Tuesday, August 17, 2010

DVD Review: THE GUNS OF NAVARONE (Columbia, 1961)

My dad loved World War II movies. On those rare occasions when Mom and Dad went to the flicks without us kids, they always seemed to attend a war picture: A Bridge Too Far, Tora Tora Tora, Midway, The Big Red One. Older war films were prime TV fodder at our house, along with such small-screen offerings as The Rat Patrol (tanks in North Africa, aka a bunch of military men driving endlessly around what seemed like the world's largest sandbox). Looking back on it now, it seems a bit strange that Dad -- a young teenager in Hungary during the thick of the fighting who even sustained a thumb injury from a malfunctioning live grenade -- would want to constantly relive those terrible times, especially in the somewhat "scrubbed-up" versions in which Hollywood specialized during the 50s, 60s, and 70s. I wonder what he would have thought of such gritty, bloody modern war epics as Saving Private Ryan. The Guns of Navarone, now... that would have been right up his alley. If he didn't see it multiple times -- and I'd be shocked if such were the case -- then it was probably just an oversight.

Guns is a quintessential "guys on a dangerous mission" story that looks ahead to the future by putting a heavy emphasis on the infighting amongst our band of heroes. The target du jour is a German gun emplacement commanding a sea channel on the (fictitious) Greek island of Navarone. Failure to knock the guns out of action will cause a large group of British soldiers on a neighboring island to be lost. A crack mountaineer (Gregory Peck, imperious as ever) is forced to take charge of the mission after the commanding officer (Anthony Quayle) is injured in a fall. The motley crew of local resistance fighters, a slightly sinister Greek officer (Anthony "Mighty" Quinn), a persnickety explosives expert (David Niven), and a haunted guy named "Butcher" brave temporary capture by the Nazis, a near-fatal shipwreck, and a climb up a vertiginous cliff -- and then they learn that there's a traitor somewhere in their midst...

The "final solution" to the treason question, with its memorable standoff between Niven and Peck, is the film's most gripping moment -- as it was intended to be, concluding "bangs" and "booms" to the contrary. Producer-writer Carl Foreman, one of the blacklisted Hollywood 10, apparently wanted the movie to be considered an anti-war statement, and the raw material is definitely there: Niven gets several set speeches about war's futility, while "Butcher" has killed so many men that he's about ready to crack. However, I think that Foreman's politics get in the way of the intended message. His Nazis are so nasty that the viewer winds up wanting the film to hurry past the speechifying and get about the business of taking out the thoroughly hateable enemy. The moviegoers who made Guns the top-grossing movie of 1961 evidently saw the movie as a straight-ahead war flick and ignored the subtext.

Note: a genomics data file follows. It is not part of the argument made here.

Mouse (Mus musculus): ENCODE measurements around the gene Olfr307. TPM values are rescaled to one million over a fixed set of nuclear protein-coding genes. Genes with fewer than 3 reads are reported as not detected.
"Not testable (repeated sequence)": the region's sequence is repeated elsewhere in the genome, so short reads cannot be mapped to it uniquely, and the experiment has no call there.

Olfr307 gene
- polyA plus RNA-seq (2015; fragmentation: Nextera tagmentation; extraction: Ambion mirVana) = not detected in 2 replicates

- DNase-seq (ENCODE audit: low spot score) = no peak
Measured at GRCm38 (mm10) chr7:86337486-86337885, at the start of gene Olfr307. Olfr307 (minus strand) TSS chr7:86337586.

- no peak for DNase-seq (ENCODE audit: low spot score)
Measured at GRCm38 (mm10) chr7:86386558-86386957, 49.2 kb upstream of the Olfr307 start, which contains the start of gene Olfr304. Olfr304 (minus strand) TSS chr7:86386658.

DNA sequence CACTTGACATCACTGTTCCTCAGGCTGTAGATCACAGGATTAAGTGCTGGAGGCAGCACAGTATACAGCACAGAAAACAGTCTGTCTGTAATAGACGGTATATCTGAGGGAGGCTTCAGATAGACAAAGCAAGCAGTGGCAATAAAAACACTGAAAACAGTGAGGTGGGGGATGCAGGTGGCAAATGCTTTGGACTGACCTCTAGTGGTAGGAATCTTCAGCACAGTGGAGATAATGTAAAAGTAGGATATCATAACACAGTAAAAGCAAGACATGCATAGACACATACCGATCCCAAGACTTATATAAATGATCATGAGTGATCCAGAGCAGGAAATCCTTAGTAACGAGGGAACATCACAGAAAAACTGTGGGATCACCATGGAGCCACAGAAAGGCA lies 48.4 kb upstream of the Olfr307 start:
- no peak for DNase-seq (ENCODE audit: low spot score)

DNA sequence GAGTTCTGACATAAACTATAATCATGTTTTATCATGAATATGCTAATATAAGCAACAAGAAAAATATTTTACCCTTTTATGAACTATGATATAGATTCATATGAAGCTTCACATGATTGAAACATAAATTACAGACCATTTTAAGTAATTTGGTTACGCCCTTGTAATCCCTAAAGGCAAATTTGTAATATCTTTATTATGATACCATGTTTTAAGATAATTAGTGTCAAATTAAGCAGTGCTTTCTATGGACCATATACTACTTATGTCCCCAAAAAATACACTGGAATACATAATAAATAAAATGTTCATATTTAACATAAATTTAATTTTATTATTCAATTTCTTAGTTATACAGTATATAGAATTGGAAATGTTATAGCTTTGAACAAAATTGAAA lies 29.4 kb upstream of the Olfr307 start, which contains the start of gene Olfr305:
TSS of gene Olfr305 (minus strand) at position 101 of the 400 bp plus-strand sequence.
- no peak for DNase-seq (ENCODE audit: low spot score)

Director J. Lee Thompson provides audio commentary for the movie, and he, Peck, Quinn, and James Darren -- who plays a Greek private with half a dozen lines of dialogue, with a few snatches of Greek song thrown in -- do the vast majority of the sitting-and-talking in the "Making Of" documentary. (Actually, stacked up against other contemporary pop stars who plied their craft in "serious" movies -- Ricky Nelson in Rio Bravo, Frankie Avalon in The Alamo, Fabian in The Longest Day, and Elvis in... well, I did say "serious" -- Darren does quite well in his limited role. His being picked to co-star in The Time Tunnel seems to make more sense now.) A few b&w Columbia promo shorts and the "high-action" trailer round out a thoroughly respectable set of extras.

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